The one without the other would not help

The removal of
subsidies has profound effects on all the stakeholders of the market. The
effect on the consumers would be a negative impact, affecting especially the
low income earners who are mainly dependant on the public distribution system (ration
shops) for the sugar. They will be highly affected as the price will increase
and the demand will decrease for the product. This is shown in figure 1 where
the quantity demanded (Q) is less than the quantity supplied in the market.
This is due to the increase in price due to scraping of the subsidy. The
producers will also be affected by the removal of subsidy for sugar. The price
will increase and hence the supply will increase for the producers. However the
quantity supplied is more than the quantity demanded due to the increase in
price. So the producers will have excess of the product sugar being produced.
It will hence be a cost of storage for the producers.

The scraping of the
sugar subsidy will be a positive effect on the government. The government will
be positively affected as the opportunity cost is now diminished. The money
used to provide the subsidy is now used by the government for development and
other purposes such as development in other sectors etc… The workers will also
be negatively affected as it could lead to unemployment. The society will be
worse off because there will be an under allocation of resources.

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The removal of subsidy
could result in shrinking of output, reduction in urban and rural welfare.
Subsidies will always be important in order to feed the poor. If the process of proper delivery system for the
subsidies to reach properly is streamlined, the subsidies would no longer be a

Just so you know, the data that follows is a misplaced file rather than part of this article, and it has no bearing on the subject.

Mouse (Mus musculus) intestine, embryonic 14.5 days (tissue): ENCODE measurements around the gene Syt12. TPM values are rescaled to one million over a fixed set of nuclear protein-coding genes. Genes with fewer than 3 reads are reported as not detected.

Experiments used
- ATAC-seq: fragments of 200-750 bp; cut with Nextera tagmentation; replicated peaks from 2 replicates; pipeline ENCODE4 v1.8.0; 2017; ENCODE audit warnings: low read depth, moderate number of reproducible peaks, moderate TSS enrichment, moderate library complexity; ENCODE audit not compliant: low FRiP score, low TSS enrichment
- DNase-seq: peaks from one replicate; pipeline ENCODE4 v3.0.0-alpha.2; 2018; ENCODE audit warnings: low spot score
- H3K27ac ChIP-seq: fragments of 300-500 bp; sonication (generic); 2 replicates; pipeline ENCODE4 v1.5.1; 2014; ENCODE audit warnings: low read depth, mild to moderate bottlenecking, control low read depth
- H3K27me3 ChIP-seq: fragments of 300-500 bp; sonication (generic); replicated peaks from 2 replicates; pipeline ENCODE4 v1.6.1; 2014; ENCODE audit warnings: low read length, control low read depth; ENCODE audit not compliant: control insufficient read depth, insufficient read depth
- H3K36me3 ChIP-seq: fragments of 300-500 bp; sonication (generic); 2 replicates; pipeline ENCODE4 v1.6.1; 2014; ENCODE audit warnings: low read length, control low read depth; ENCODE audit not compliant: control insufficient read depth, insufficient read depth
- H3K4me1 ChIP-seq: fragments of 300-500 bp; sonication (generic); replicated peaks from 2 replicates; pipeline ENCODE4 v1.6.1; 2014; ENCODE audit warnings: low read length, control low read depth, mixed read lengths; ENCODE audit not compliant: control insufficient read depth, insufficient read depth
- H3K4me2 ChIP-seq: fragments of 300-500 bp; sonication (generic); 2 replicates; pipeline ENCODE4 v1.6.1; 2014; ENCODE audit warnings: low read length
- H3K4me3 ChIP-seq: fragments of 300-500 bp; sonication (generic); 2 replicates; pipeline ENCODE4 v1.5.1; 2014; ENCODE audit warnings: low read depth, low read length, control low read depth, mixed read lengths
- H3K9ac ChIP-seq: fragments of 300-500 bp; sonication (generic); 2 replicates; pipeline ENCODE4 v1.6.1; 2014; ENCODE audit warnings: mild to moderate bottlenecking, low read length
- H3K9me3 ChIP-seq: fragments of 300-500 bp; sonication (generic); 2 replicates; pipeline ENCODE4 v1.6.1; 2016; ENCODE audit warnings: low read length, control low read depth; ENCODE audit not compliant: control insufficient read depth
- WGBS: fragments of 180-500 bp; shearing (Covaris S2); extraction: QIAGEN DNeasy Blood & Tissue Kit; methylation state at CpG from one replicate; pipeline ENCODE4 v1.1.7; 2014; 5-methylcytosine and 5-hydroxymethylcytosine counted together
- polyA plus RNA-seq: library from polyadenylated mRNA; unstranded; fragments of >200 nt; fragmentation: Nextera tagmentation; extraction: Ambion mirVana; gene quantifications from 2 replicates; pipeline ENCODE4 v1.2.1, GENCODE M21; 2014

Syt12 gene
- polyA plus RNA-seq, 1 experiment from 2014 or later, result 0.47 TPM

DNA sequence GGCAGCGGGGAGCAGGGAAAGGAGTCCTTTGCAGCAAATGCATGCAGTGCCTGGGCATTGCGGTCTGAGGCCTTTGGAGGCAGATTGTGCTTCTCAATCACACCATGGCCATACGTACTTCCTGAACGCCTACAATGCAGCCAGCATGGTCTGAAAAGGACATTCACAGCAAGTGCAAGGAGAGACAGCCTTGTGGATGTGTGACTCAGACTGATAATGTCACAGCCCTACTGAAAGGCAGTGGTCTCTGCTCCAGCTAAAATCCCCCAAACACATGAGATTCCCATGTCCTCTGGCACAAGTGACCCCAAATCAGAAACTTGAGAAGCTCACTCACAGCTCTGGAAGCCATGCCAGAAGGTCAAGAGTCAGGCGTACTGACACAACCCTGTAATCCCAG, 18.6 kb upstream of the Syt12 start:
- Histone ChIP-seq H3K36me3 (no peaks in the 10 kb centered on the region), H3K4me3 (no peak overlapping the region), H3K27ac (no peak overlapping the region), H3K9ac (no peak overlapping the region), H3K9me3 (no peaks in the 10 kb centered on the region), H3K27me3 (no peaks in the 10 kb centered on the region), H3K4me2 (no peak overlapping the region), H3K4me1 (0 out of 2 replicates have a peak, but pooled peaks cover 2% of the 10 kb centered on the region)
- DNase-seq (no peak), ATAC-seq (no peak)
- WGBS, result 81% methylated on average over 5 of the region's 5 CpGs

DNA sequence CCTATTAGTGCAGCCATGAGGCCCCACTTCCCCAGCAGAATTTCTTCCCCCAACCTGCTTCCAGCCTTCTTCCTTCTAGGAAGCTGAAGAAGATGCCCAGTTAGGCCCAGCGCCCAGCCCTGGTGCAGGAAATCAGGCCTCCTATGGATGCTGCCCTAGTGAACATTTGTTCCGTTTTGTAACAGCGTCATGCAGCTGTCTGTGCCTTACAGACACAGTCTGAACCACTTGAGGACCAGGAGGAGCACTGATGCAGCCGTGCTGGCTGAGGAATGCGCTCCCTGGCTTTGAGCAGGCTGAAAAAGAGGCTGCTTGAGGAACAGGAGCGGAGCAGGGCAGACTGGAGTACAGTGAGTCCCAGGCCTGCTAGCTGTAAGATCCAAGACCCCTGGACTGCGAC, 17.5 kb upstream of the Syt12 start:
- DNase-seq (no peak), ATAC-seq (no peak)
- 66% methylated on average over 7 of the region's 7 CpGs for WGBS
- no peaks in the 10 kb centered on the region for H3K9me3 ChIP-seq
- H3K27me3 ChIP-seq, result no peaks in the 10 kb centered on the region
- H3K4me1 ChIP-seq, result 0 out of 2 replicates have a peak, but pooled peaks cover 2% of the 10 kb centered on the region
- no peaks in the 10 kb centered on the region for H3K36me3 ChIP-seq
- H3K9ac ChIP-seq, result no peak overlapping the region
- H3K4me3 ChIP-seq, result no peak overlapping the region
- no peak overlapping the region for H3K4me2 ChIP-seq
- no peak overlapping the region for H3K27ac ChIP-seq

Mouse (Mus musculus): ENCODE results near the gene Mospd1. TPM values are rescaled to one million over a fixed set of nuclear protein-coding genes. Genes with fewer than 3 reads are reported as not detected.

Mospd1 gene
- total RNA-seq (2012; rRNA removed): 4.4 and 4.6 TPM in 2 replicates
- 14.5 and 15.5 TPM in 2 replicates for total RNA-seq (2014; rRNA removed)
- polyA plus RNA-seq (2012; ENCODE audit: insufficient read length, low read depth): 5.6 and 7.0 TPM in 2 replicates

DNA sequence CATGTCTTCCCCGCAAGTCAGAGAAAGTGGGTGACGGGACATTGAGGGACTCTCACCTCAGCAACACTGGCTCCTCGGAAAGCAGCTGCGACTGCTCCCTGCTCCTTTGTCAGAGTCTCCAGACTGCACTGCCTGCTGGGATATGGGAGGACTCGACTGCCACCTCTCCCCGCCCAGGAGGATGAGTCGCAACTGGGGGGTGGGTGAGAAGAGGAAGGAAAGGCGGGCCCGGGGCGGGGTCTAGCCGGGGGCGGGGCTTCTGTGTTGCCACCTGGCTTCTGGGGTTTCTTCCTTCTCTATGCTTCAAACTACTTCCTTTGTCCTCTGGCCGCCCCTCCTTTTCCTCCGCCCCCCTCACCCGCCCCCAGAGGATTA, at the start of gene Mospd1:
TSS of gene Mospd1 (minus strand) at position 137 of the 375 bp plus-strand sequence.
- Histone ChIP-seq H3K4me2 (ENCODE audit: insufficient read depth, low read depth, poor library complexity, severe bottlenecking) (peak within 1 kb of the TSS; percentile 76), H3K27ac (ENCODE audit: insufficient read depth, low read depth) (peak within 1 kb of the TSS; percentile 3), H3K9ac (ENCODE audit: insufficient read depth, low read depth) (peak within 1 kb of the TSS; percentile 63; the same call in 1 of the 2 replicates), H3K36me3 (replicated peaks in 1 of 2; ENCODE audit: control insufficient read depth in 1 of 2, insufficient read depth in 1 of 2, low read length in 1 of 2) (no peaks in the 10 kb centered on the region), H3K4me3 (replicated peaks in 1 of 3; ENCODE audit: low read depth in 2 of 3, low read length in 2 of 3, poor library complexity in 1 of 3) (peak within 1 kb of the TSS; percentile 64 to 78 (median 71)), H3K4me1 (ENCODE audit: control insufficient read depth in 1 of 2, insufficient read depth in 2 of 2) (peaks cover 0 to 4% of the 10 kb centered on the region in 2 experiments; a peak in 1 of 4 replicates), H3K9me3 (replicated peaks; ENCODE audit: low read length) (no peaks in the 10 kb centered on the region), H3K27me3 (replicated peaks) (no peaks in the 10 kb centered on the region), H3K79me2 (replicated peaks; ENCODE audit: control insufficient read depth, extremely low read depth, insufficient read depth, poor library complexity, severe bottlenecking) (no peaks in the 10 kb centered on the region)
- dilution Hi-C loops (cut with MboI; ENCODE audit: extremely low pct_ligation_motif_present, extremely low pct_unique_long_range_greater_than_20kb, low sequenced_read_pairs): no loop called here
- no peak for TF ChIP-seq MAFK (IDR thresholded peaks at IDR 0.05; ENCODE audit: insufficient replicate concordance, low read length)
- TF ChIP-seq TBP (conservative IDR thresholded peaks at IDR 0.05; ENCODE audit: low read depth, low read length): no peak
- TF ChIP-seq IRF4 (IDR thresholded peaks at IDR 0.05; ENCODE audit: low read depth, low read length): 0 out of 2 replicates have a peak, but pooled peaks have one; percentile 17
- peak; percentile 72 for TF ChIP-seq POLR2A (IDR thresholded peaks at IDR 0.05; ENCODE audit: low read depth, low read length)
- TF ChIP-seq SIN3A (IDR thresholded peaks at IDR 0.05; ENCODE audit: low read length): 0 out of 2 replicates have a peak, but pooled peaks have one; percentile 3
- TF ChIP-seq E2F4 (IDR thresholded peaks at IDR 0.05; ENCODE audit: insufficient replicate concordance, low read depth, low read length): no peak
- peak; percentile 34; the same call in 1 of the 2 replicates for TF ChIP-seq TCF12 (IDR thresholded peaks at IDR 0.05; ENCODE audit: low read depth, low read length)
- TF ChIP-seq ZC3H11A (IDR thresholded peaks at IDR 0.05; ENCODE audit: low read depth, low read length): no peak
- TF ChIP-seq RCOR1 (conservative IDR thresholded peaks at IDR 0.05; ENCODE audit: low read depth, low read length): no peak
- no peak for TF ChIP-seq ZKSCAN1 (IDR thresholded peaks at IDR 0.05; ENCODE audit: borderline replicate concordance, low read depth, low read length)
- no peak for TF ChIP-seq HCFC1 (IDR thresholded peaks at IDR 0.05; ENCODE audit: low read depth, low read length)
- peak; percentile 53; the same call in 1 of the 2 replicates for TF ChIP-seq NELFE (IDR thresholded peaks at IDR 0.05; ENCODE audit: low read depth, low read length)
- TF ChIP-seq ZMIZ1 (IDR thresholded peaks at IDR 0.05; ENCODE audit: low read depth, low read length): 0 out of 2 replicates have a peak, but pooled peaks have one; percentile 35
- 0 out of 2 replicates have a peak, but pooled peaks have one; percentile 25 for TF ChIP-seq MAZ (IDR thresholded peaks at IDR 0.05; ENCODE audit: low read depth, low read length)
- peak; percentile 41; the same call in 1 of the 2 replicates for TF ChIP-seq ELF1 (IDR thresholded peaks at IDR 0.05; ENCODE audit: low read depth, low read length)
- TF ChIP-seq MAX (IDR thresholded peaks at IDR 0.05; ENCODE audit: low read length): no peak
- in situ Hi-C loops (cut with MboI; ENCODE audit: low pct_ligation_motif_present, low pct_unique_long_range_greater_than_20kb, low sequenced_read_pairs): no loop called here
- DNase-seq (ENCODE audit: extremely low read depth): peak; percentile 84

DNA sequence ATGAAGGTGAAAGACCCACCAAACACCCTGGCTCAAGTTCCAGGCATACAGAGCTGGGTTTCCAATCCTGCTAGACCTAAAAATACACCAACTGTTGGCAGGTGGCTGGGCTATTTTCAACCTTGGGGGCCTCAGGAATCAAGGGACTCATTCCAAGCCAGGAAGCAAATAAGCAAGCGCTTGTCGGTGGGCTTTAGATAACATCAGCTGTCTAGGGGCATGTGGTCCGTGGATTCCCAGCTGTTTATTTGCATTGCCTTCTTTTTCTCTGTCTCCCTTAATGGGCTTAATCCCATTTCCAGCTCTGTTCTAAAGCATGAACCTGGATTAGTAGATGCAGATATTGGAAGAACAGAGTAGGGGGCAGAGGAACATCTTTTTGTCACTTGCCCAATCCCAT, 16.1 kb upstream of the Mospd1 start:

burden for the economy of India.

 It is true that a significant number of people
in the country are poor and therefore need help. But what is not true is that by keeping prices artificially depressed through
subsidies the government is trying to help the poor man. All it is doing through this populist
measure is to ensure that it gets enough votes to remain in power for another
term. What the government needs to do is to do things in tandem. This means
that it needs to get on with the policy reforms and at the same time start
cutting back on the subsidies. Doing
just one without the other would not help achieve the desired result. And the
desired result is one we all want – India to shine in the long term. Over time, this would help the
government in maintaining healthier fiscal balances and using its money to
promote growth in key areas in the country. 
The combined effect would be long term growth for the country. 

The removal of subsidy can also have acute effect on income distribution
and poverty. The intention for providing subsidy for sugar in the Public
Distribution System was to make Sugar, accessible to families living below the
poverty line, or as the article mentions, the poorest of the poor. This
could have severe impact on their health as they cannot have access to
affordable sugar. The removal of subsidy also has visible negative impact on
the income distribution of households, firms and the government.

The government of India must consider the impacts of  subsidy removal before taking any further
action on this issue.